In Case You Missed It

1) If you really (like under a rock) missed it this week, David Platt was elected was the new President of the International Mission Board.

2) Check out the reaction to Platt’s election from Russ Moore, J. D. Greear, and Paige Patterson.

3) Speaking of David Platt, he has a post on Life on Mission over at the SEND Network.

4) Chuck Quarles, SEBTS Professor of New Testament and Biblical Theology, writes about the devil’s lie over at B&H Academic.

5) Tony Merida, Associate Professor of Preaching at SEBTS and Pastor of Imago Dei Church in Raleigh, NC, writes about the essential secret of preaching.

In Case You Missed It

Each Friday at Between the Times we point you to some of this week’s blogposts we think worth your time. Some are written by Southeastern faculty, alumni, or students. Some are from others outside Southeastern who have something to say. Either way, we want to keep you updated in case you missed it.

1) Ed Stetzer discusses (and links to) the panel discussion on salvation and mission at SBC 2014. Well worth your time (also features David Platt, Trevin Wax, and Frank Page). 

2) First Things contributor and Princeton law professor, Robert P. George, has created an online plea for the victims in Iraq. Sign the plea here.

3) Does God view the Spirit wrought good works of Christians as “filthy rags”? Michael J. Kruger says No at TGC.

4) Russell Moore, President of the ERLC, addresses the violence in Ferguson, Missouri and the quest for racial justice.

5) SEBTS PhD student and managing editor of Lifeway’s Gospel Project, Trevin Wax, also discusses Ferguson, ripping the bandages off our racial wounds.

6) Chuck Lawless, Dean of Graduate Studies at SEBTS, gives 10 reasons why bi-vocational ministry matters at thomrainer.com.

Christ-Centered Exposition: Exalting Jesus in 1 & 2 Timothy and Titus

http://g.christianbook.com/g/ebooks/covers/w185/4/495904_w185.pngDon’t say we didn’t tell you. We’re telling you now. The Christ-Centered Exposition series (B&H) has officially launched with the publication of Christ-Centered Exposition: Exalting Jesus in 1 & 2 Timothy and Titus. The series editors—Danny Akin, David Platt, and Tony Merida—serve as authorial triumvirate for the first book. Future volumes will be written by Russell D. Moore, Matt Chandler, Francis Chan, Mark Dever, J. D. Greear, Eric Mason, Robert Smith, Matt Chandler, Francis Chan, Thabiti Anyabwile, Al Mohler, and Paige Patterson.

The Christ-Centered Exposition series is framed by certain convictions. From the back cover:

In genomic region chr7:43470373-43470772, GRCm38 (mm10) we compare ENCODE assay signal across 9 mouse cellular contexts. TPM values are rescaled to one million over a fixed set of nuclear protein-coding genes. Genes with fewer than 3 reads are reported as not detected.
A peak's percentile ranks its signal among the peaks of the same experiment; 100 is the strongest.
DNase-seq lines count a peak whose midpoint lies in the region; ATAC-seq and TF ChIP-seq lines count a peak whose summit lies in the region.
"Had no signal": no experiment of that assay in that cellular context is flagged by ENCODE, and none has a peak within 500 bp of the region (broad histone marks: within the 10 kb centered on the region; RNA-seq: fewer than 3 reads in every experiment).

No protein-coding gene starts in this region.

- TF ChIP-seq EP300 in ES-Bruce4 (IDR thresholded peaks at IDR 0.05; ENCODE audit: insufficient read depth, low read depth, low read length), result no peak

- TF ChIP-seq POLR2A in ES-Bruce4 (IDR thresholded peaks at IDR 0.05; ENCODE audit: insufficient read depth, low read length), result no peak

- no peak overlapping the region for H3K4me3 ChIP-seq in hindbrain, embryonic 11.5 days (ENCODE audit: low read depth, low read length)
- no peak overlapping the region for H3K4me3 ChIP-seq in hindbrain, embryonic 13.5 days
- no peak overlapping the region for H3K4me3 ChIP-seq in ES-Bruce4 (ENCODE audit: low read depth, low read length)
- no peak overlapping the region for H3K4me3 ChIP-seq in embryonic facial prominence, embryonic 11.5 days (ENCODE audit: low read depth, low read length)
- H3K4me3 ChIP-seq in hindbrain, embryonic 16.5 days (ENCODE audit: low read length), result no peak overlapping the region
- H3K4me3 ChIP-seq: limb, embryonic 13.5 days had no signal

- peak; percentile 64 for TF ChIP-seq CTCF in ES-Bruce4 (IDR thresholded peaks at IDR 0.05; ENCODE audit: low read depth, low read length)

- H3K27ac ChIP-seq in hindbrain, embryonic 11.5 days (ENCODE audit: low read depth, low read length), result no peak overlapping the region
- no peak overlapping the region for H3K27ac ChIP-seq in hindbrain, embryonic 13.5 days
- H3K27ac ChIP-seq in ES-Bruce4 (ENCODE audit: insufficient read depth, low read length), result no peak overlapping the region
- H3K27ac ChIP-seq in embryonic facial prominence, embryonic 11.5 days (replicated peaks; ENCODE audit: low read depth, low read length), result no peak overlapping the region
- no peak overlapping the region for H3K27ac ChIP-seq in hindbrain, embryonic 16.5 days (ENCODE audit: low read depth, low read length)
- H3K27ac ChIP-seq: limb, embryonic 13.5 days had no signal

This series affirms that the Bible is a Christ-centered book, containing a unified story of redemptive history of which Jesus is the hero. We purpose to exalt Jesus from every book of the Bible. In doing this, we are not commending wild allegory or fanciful typology. We must be constrained to the meaning intended by the divine Author Himself, the Holy Spirit of God. However, we also believe that the Bible has a Messianic focus, and the authors in this series will exalt Christ from all of their texts.

The series editors express the determination to ensure exegetical accuracy in each of the works. They view pastors—especially those busy with the responsibilities of ministry—as the target audience for the series and for that reason include helpful illustrations and theologically driven applications.

These convictions and characteristics drive the first volume in the series, Exalting Jesus in 1 & 2 Timothy and Titus. Each major section of commentary includes a main idea, outline, brief discussion of the text according to this outline, and reflection and discussion questions. Where necessary, the authors include an “excursus,” or parenthetical discussion of a key issue from that passage. An example from 1 Timothy 1:3–20 illustrates this clear presentation.

The authors provide this main idea for the text: “Church leaders must lead God’s people to persevere in the gospel in the face of false teaching and other challenges” (p. 12). They then discuss this main idea through three major sections: We Must Guard the Gospel (1:3–11); We Must Celebrate the Gospel (1:12–17); We Must Fight for the Gospel (1:18–20). Akin, Platt, and Merida also provide an excurses on “The Three Moral Uses of the Law” (pp. 15–16) in which they conclude, “as we rest in the righteousness of Christ, possessed by the Spirit of Christ, compelled by the ongoing grace of Christ, we are led from the inside out to walk in God’s will. For the Christian, God’s law is no longer a crushing hammer but a divine guide.” Finally, the chapter ends with ten discussion questions (p. 21) such as, “How would you state the gospel in one sentence?” and “How do the three uses of God’s moral law apply to unbelievers? To believers?”

Highly recommended.